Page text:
Written by Mike Reiss
Directed by Xeth Feinberg
I first heard about this animated movie when everyone in my house started talking about a hysterical movie they’d seen called Queer Duck: The Movie. I don’t know who saw it first or how exactly they stumbled upon it, but it was a hit with everyone. Finally, when I was home one evening, we all managed to catch it together. Yes, I found it hysterically funny as well.
Queer Duck: The Movie is the story of an animated duck who is gay. Apparently, there is an animated television show by the same name, but I haven’t come across it before now. It’s written by Mike Reiss, who’s been frequently on the credits as they’re rolling by over at The Simpsons. The movie uses Queer Duck (yes, that’s his name as well) to poke fun at everything. It pokes fun at the stereotypes we see of gays in the media. It pokes fun at the left as they attempt to be politically correct. It pokes fun at the right as they attempt (and fail) to take the moral high ground.
Right from the beginning, I was hit with dripping sarcasm as it portrayed the gay stereotype. In the intro, Queer Duck gets hit on the head with a bucket and dreams of Judy Garland’s star on the walk of fame. He must then contend with overturned “Chers”. There are lines like “Oh my God, it’s like a Bette Midler concert out there!”
The plot is that Queer Duck and his partner Openly Gator are having a rough patch in their relationship. Queer Duck meets up with an aging “B” movie actress named Lola Buzzard. The two develop a great friendship and he helps her revive her career with a one-woman play on Broadway. She accepts him how he is, gay and all. She proposes and he ponders marrying her.
At the same time, he’s questioning if being gay is all it’s cracked up to be. Queer Duck seeks out an organization that promises it can make him not gay anymore, Homo No Mo’. It’s run by the Reverend Vandergelding. He tries to change Queer Duck, but it doesn’t work. Still, Queer Duck decides to go ahead with the wedding.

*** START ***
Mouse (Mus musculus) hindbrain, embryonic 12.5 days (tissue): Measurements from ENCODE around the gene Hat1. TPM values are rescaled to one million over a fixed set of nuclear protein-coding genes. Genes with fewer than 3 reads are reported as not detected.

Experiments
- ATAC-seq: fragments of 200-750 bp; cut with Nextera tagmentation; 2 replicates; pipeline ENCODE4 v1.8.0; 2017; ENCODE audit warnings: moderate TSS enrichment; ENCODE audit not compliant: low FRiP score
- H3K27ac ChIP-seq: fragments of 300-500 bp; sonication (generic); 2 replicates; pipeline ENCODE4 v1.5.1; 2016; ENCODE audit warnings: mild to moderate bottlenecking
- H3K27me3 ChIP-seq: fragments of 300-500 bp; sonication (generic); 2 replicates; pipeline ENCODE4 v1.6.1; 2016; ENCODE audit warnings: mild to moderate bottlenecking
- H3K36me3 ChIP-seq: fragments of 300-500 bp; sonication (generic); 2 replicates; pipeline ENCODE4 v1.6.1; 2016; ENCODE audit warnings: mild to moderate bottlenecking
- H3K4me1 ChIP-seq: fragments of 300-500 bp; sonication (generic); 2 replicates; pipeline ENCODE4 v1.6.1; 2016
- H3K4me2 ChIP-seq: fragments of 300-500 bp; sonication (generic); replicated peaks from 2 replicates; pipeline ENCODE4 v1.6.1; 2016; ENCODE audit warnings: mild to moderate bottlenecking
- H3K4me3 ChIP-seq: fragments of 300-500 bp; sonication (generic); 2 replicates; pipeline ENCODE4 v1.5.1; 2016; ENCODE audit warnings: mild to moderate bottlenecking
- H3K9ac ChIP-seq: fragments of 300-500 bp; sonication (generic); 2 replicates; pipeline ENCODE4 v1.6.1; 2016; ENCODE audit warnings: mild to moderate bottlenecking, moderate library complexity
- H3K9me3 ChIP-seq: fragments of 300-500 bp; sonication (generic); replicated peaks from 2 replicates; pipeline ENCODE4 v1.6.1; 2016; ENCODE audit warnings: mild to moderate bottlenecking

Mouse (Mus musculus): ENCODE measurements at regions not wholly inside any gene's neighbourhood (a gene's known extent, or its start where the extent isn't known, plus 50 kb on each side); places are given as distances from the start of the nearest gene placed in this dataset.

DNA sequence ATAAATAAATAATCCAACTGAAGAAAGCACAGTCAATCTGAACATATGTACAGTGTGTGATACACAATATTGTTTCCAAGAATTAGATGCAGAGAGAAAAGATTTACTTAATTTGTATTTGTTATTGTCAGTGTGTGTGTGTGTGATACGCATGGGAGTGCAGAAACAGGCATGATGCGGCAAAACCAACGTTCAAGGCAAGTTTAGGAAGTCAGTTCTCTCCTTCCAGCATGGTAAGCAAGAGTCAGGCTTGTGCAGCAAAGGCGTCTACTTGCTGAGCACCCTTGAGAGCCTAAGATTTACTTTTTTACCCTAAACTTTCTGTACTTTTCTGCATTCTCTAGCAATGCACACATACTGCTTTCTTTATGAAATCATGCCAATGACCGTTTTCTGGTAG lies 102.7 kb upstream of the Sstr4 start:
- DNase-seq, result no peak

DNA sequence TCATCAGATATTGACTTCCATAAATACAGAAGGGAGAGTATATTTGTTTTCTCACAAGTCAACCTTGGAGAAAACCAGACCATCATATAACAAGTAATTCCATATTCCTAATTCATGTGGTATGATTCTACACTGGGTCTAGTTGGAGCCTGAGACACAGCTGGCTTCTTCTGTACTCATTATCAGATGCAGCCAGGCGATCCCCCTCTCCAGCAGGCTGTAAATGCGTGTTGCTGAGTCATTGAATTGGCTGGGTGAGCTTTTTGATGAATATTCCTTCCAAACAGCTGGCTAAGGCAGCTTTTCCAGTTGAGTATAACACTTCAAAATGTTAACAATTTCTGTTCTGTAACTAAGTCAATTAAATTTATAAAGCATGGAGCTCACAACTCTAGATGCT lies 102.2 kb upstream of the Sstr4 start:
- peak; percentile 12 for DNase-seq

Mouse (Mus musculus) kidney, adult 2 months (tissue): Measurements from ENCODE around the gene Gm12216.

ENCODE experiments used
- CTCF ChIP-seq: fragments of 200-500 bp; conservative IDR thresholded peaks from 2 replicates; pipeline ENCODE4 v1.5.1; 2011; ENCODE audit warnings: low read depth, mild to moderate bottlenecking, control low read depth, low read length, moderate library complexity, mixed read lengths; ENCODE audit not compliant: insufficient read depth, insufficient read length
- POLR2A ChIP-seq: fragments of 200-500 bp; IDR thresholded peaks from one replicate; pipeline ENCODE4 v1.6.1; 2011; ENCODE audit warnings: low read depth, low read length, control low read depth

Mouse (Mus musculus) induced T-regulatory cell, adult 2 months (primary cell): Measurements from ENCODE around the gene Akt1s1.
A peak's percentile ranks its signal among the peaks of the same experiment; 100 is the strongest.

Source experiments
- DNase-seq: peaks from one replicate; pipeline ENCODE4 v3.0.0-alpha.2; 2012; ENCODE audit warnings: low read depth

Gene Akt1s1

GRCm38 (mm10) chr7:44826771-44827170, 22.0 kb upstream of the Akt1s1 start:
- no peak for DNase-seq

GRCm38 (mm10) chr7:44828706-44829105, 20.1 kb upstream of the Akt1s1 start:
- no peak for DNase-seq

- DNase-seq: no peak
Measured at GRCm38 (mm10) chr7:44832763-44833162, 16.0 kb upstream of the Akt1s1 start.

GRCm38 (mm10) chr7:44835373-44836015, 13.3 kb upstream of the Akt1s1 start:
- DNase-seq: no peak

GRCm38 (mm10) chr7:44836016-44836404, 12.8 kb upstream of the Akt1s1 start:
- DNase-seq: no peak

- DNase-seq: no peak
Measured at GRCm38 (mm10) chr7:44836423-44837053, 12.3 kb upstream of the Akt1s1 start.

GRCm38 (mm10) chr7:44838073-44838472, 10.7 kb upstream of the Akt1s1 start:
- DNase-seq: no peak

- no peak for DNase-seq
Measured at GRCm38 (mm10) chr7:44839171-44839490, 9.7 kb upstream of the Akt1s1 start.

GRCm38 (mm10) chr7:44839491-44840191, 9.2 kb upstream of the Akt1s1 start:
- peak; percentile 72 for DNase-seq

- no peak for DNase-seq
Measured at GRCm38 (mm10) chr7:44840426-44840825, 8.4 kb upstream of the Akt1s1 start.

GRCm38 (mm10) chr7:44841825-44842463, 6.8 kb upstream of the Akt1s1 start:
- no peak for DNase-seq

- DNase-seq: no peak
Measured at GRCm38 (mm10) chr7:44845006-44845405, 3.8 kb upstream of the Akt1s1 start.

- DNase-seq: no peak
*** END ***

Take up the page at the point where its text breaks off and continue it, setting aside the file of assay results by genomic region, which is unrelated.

There are other not-so-politically-correct characters in the movie as well, such as Bi-Polar Bear, who’s all decked out in S&M gear throughout the movie, and Oscar Wildcat who’s ultra-chic hanging around in a smoking jacket and reminiscing of what it was like to be gay back in the old days. The voices are terrific and done by such notables as Jm J. Bullock, Estelle Harris, Mark Hamill, Andy Dick, Kevin Michael Richardson, Tim Curry, Bruce Villanch, Conan O’Brien, and David Duchovny.
Queer Duck: The Movie is definitely not for everyone. I think the people on the right who complain the most about political correctness will probably be the most offended by the themes going on here, although it doesn’t pander to those on the other side for sure. It is an equal-opportunity offender and spends a good part of the movie dishing out rapid-fire jabs at Rosie O’Donnell, Michael Jackson, Elizabeth Taylor, Conan O’Brien, Barbra Streisand, Liza Minelli, and The Village People. What film poking fun at gay stereotypes would be complete without an appearance by The Village People? It’s something I had to watch a second time, and I still think I missed a number of the gags.
The animation is rather flat, reminding me of the days when the backgrounds were stagnant and all the action took place in front of it, like on The Flintstones cartoon shows. That’s not to say it’s bad, it’s just that if you are expecting the rich, alive animation of the Pixar films, you’ll be disappointed.
There are quite a few musical numbers in Queer Duck: The Movie. Most of it consists of funny songs which take off many from classic periods such as the vocal girl group era, the sixties, disco, and Broadway shows. There are also scenes that pay homage to the final scene from The Graduate, A Christmas Carol, and Queer Eye for the Straight Guy. When Queer Duck and his friends are planning their own “Gay Day” at an amusement park called Happy Land, one of them asks “Can’t we go to Disneyland? They love gay people.” Nice jab at the Southern Baptists and their failed boycott.
What Queer Duck: The Movie also does is make the case that you’re born gay, and nothing anyone can do will ever change that. I know it will fall on deaf ears to some, but perhaps it’s an indication that the slow steps we are making as a society are taking root a bit that this film could get made at all.
If any of what I said made shivers go up your spine (in a bad way), then Queer Duck: The Movie is not for you. But if you can put aside any thoughts of political correctness or being uptight for about an hour and fifteen minutes, I guarantee you’ll find something to laugh about.
Categories: Movie Reviews
Leave a Reply